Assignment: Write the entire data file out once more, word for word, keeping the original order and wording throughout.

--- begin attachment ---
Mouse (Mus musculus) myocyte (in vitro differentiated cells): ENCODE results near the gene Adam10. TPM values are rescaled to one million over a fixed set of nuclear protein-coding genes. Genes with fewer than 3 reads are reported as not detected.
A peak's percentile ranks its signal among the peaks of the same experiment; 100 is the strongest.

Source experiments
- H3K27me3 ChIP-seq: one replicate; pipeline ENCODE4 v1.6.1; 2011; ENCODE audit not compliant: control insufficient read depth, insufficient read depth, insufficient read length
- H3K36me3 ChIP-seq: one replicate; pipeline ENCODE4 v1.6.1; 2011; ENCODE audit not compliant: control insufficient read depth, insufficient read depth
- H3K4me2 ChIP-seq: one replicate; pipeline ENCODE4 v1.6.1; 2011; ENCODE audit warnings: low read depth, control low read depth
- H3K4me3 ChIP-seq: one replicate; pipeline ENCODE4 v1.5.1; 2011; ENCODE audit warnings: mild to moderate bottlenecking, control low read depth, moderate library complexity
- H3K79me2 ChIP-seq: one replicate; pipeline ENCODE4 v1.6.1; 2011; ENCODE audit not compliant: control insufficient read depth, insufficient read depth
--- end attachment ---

Mouse (Mus musculus) myocyte (in vitro differentiated cells): ENCODE results near the gene Adam10. TPM values are rescaled to one million over a fixed set of nuclear protein-coding genes. Genes with fewer than 3 reads are reported as not detected.
A peak's percentile ranks its signal among the peaks of the same experiment; 100 is the strongest.

Source experiments
- H3K27me3 ChIP-seq: one replicate; pipeline ENCODE4 v1.6.1; 2011; ENCODE audit not compliant: control insufficient read depth, insufficient read depth, insufficient read length
- H3K36me3 ChIP-seq: one replicate; pipeline ENCODE4 v1.6.1; 2011; ENCODE audit not compliant: control insufficient read depth, insufficient read depth
- H3K4me2 ChIP-seq: one replicate; pipeline ENCODE4 v1.6.1; 2011; ENCODE audit warnings: low read depth, control low read depth
- H3K4me3 ChIP-seq: one replicate; pipeline ENCODE4 v1.5.1; 2011; ENCODE audit warnings: mild to moderate bottlenecking, control low read depth, moderate library complexity
- H3K79me2 ChIP-seq: one replicate; pipeline ENCODE4 v1.6.1; 2011; ENCODE audit not compliant: control insufficient read depth, insufficient read depth